He looked at Van Ruys again, eyes black and penetrating. “Have you ever read Dostoevsky, Doctor?”
“Pity. He was a perceptive man, if a mistaken one.” The stranger set down his glass and arranged the utensils over his now-finished plate. “His Inquisitor spoke of those who suffered by knowledge of Good and Evil. What shall we say of those who now suffer by knowledge of the Void?”
Van Ruys shifted in his seat and took a draught of his own wine. He still did not look his host in the eye.
“Some wise men of the past have said it is the destiny of the strong to rule over the weak. And truly what is a more noble purpose for them? Call them what you will: priests, inquisitors – gods,” The stranger smiled darkly. “They alone can carry free will in the Void – the few, enduring suffering that the many may have peace.”
The meal was almost over and this man was offering nothing else but a complete and utter waste of his time. Where was the waiter? One more word of this rambling, nonsensical bilge –
“You should know, Doctor, that I have a gift for you tonight.”
Van Ruys blinked. The stranger had spoken to him in Dutch this time – his own Flemish dialect. He set down the fork and looked at the other man directly for the first time, his eyes narrow and wary.
“What precisely are you talking about?”
The stranger glanced after the departing waiter as if to make sure he was out of earshot.
“A stone from which to make bread.” He pulled a piece of folded paper out of his jacket and placed it upon the table. It slid deliberately in Van Ruys’s direction.
Van Ruys squinted at his host for a moment, but the man’s expression was now unreadable. He withdrew his gaze and reached for the paper. Slowly, almost hesitantly, he began unfolding it before him.
The page contained no text to speak of. In its place were seemingly random lines of black, rectangular shapes arranged in a columnar pattern. Most observers would have found it meaningless. Unlike them, Van Ruys was a trained geneticist, and he recognized what he held instantly. He looked up to the man who had produced it, suspicion giving way to perplexity.
“As you can see, Doctor, the coding is incomplete.” The stranger anticipated his question seamlessly. “I have several additional pages carrying the same gaps. We could perhaps fill them ourselves in time, but with the eye of someone like yourself…”
“What is it you want from me?”
“I invite you to study these documents at your leisure. To finish, if possible, what is currently incomplete. Make whatever use of it you see fit. You may keep the originals so long as you return a completed copy. Put your name to them if you like.”
Van Ruys lowered his eyes to take in the document afresh. There were indeed gaps. They stood out to him now as if written in flame – but he already had an instinctive idea of how to fill them.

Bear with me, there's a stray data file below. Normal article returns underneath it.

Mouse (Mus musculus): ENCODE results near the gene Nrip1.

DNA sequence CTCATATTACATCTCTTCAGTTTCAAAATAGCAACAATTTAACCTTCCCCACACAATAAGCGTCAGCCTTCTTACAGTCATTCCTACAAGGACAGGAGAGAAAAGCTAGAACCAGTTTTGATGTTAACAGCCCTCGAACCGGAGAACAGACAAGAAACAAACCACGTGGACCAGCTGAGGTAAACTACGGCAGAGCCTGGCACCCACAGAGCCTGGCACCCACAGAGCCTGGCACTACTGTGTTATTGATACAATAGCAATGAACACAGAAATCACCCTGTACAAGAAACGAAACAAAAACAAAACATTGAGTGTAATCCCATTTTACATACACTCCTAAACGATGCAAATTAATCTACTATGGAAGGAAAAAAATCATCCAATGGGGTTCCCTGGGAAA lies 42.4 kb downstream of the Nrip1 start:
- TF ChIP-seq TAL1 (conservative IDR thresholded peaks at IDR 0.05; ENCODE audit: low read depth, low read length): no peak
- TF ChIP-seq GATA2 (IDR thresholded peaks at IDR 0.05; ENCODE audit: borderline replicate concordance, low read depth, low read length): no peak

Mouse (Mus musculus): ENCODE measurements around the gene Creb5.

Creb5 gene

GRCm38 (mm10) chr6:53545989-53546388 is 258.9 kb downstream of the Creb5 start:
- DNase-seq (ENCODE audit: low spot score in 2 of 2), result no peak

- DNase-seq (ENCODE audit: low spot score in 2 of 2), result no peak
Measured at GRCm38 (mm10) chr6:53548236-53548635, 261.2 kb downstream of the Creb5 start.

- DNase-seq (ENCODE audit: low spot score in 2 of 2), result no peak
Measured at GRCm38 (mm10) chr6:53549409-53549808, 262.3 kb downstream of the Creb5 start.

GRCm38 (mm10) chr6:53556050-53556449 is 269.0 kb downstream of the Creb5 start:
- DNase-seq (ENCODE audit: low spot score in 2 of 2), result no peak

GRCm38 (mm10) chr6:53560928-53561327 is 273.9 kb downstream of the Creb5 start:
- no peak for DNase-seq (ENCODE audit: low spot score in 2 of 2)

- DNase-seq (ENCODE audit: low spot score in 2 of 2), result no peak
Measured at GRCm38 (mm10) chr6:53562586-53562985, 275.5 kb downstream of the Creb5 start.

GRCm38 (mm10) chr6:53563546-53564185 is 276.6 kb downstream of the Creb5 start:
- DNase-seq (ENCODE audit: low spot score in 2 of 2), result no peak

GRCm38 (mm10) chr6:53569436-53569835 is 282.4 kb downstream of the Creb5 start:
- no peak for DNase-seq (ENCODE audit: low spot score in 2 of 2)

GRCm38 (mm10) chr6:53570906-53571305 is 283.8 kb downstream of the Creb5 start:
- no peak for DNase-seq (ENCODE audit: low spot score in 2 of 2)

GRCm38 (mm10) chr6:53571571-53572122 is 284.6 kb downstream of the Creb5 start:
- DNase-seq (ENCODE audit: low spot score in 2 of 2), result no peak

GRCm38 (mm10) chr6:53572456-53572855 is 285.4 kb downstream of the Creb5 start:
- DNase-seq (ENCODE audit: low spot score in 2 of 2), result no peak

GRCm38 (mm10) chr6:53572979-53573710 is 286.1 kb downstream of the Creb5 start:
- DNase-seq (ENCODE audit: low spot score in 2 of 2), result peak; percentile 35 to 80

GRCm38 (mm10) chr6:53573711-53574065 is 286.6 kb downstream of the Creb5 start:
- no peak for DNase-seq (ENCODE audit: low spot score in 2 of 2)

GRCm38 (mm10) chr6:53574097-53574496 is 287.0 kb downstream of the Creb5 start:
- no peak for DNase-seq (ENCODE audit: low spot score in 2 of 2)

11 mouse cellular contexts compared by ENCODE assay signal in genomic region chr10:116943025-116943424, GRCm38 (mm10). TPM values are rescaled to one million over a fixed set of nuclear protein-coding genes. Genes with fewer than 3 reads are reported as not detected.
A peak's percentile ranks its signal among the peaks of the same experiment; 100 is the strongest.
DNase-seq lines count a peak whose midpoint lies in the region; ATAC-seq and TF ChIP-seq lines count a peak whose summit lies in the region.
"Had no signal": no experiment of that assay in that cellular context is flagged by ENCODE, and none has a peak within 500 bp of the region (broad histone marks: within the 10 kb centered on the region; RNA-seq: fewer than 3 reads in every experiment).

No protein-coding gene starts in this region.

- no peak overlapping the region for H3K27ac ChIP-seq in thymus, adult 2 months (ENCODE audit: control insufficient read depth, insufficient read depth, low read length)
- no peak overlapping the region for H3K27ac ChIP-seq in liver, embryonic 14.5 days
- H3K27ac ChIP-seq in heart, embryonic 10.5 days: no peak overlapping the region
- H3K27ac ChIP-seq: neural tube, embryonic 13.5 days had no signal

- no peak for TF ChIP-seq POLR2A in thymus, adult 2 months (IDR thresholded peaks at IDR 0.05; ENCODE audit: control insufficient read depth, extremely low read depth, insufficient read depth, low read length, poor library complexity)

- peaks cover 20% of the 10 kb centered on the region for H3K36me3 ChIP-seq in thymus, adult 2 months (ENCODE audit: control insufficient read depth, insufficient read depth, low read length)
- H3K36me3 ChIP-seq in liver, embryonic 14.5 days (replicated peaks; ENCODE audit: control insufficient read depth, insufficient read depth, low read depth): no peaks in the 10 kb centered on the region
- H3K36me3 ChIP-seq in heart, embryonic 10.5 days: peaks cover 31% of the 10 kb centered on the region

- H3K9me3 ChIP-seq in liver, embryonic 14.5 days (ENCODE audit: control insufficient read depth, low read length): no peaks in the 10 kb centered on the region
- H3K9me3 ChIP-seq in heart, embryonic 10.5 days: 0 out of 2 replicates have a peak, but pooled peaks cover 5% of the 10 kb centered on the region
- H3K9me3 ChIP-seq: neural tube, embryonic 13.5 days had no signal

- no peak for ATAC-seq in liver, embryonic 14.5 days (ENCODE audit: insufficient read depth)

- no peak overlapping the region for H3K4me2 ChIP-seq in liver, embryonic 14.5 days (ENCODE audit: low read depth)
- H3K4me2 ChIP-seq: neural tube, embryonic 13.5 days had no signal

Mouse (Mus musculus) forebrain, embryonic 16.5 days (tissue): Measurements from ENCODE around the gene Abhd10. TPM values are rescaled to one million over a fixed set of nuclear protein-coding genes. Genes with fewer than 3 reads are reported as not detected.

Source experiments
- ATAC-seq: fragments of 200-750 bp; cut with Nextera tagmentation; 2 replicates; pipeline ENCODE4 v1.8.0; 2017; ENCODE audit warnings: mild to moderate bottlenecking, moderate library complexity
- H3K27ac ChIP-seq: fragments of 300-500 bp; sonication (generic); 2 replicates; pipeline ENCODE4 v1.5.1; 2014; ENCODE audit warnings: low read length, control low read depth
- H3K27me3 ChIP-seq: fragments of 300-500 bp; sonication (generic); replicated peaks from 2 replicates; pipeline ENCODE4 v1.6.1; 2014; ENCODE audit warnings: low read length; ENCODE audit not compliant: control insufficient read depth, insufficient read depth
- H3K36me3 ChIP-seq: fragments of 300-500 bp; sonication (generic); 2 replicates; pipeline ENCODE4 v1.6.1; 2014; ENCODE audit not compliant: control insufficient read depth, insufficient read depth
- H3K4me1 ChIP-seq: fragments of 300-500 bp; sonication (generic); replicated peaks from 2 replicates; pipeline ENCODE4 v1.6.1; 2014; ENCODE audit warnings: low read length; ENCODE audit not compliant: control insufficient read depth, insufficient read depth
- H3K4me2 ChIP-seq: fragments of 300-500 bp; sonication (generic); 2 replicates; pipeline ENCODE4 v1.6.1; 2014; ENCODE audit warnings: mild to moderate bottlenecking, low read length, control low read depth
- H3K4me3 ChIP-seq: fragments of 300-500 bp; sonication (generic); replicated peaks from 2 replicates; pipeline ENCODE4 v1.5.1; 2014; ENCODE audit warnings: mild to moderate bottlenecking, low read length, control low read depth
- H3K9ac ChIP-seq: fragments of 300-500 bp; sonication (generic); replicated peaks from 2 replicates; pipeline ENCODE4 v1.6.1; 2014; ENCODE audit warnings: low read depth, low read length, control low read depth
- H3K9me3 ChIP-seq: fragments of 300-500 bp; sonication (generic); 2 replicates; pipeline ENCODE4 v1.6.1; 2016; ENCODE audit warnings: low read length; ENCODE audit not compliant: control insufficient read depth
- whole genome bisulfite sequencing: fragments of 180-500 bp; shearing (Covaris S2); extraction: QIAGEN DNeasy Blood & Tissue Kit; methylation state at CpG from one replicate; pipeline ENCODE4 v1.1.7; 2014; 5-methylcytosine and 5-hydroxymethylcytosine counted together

He could fill them. He had to fill them. All other questions faded before the familiar fire rising inside him. Not a “soul” or some other immaterial force postulated by imbecile philosophers and mystics. Only instinct, impulse, inescapable biology.
He had never given his name, nor had the Belgian geneticist ever asked for it.
Alone now, he nursed his glass of Chardonnay and reflected that Leopold Van Ruys was a uniquely incurious man. A strange quality in a scientist, but for his purposes a useful one.
Van Ruys had taken all twenty-five pages with him. He was clearly incapable of caring about their origin – only the use to which he could put them. That in itself was not inconsiderable. Another, more successful, grant proposal was very likely in his future now. Assuming he was smart, which remained to be seen in the larger sense.
The original document lay safely enclosed in a vault deep beneath the Concern’s central headquarters. Even if Van Ruys had cared, he could not have guessed its true nature. It was old, far older than he or anyone else in this blinded world could have ever imagined.
The Man With No Name remained at the table for five minutes more, finishing his wine and observing his fellow diners with half-indifference. He had faith in the geneticist’s abilities. A week – two at most – and he expected to hear from him again. The code would be filled, its nature confirmed, and their Search could finally begin.
He finished his glass and rose from the booth, absently leaving a sizeable tip for the waiter. Outside, he greeted the night air with the quiet assurance of a man who had long left all doubt behind. He looked neither right nor left as he boarded the bus to the State Opera House. He looked forward to tonight’s performance: Wagner’s Twilight of the Gods.
I spoke to you of suffering tonight, Doctor. But our reward is The Game.
Thus he went his way, his thoughts an aria of ages Past and Future yet to come.
To Be Continued…
“In his house at R’lyeh dead Cthulhu waits dreaming.”